(Ulelli Verbeke Photography)
The keynote address was delivered by Attorney–at–Law Patricia Bacchus who expressed her delight in being able to contribute to the progression of gender equality. Bacchus chronicled her experience as a young woman working in the male-dominated corporate sphere and the many occurrences of gender bias she’s had to face; many of which were manifested through curious glances, unwarranted comments about her appearance and belittling her intelligence. She noted that, “oddly, the preconceptions on gender roles were also manifested by women – many of whom would ask me when I would take a break or slow things down to find a good husband and make some babies.” Bacchus indicated that initially she ignored these situations but that times are changing and she believes that she must take the opportunity to correct them and inspire some attitudinal changes. Bacchus highlighted some of the specific initiatives she thought we should focus on as a country working towards gender equality: ensuring equal opportunity employment policies in both the private and public sectors; adhering to policies regarding equal pay for equal work; revisiting the industry opportunities for women, and ensure access to opportunities outside of the conventional realms of teaching, nursing, security services, garment assembly and domestic work and written policies by both private and public sector employers, regarding equal opportunity, non-discrimination, as well as written and enforceable policies against workplace abuse and violence.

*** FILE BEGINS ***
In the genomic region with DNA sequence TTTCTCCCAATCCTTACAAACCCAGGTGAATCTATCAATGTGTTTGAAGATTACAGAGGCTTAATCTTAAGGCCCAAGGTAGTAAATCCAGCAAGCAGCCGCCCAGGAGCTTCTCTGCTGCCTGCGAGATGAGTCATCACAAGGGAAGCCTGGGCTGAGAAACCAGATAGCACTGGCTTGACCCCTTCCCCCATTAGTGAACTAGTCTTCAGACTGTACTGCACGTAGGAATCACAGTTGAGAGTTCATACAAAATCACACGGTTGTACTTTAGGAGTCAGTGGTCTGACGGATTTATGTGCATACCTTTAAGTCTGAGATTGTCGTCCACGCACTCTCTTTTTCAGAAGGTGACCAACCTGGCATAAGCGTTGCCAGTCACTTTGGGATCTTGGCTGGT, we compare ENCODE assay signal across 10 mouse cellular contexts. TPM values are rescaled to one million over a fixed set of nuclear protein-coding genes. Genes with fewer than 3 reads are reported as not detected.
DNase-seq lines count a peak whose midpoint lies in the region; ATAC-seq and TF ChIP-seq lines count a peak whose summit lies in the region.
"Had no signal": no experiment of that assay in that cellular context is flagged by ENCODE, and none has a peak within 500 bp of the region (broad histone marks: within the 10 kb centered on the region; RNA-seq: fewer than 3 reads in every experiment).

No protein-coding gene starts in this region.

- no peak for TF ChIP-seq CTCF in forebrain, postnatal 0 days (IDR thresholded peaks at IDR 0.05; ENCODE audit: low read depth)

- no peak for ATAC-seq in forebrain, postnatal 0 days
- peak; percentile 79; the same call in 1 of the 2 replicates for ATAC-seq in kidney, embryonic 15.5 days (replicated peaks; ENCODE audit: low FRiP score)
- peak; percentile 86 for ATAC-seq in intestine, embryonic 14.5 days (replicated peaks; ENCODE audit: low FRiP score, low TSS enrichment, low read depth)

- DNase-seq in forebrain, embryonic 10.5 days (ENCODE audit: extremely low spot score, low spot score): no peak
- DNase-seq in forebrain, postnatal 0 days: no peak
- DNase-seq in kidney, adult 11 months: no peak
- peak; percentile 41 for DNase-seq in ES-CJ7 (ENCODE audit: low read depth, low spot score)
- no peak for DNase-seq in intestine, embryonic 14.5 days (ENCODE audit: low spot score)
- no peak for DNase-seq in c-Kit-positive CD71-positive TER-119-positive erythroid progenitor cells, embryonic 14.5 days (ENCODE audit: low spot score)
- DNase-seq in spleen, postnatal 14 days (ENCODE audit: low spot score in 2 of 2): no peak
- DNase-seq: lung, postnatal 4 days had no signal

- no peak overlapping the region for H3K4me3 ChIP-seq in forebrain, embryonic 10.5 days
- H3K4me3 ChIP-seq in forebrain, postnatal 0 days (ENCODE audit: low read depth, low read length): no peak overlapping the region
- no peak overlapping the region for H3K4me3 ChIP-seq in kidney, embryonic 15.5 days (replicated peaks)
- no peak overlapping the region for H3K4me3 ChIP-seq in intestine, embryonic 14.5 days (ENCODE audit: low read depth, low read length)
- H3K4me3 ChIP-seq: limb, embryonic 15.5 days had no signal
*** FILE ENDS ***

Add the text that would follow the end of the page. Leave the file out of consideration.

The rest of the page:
Attorney-at-Law Patricia Bacchus delivers the keynote address.
(Ulelli Verbeke Photography)
The evening was also filled with empowering performances by a number of remarkable women artistes. Jackie Jaxx, singer and songwriter, was outstanding in her rendition of Alicia Keys’ “Superwoman.” Before her performance she noted the struggles faced by women artistes in Guyana and her commitment to empowering herself and others in the local entertainment industry. The second performer, Natasha Yhap, delivered an amazing rendition of “A Woman’s Worth,” also by Alicia Keys. Also lending their talent to the event was spoken-word poet and actress Lloyda Nichols, who read an excerpt from a Caribbean women’s anthropology to which she contributed called “Senseisha,” and delivered one of her new poems on sexuality, “Slay,” written specially for last week’s event.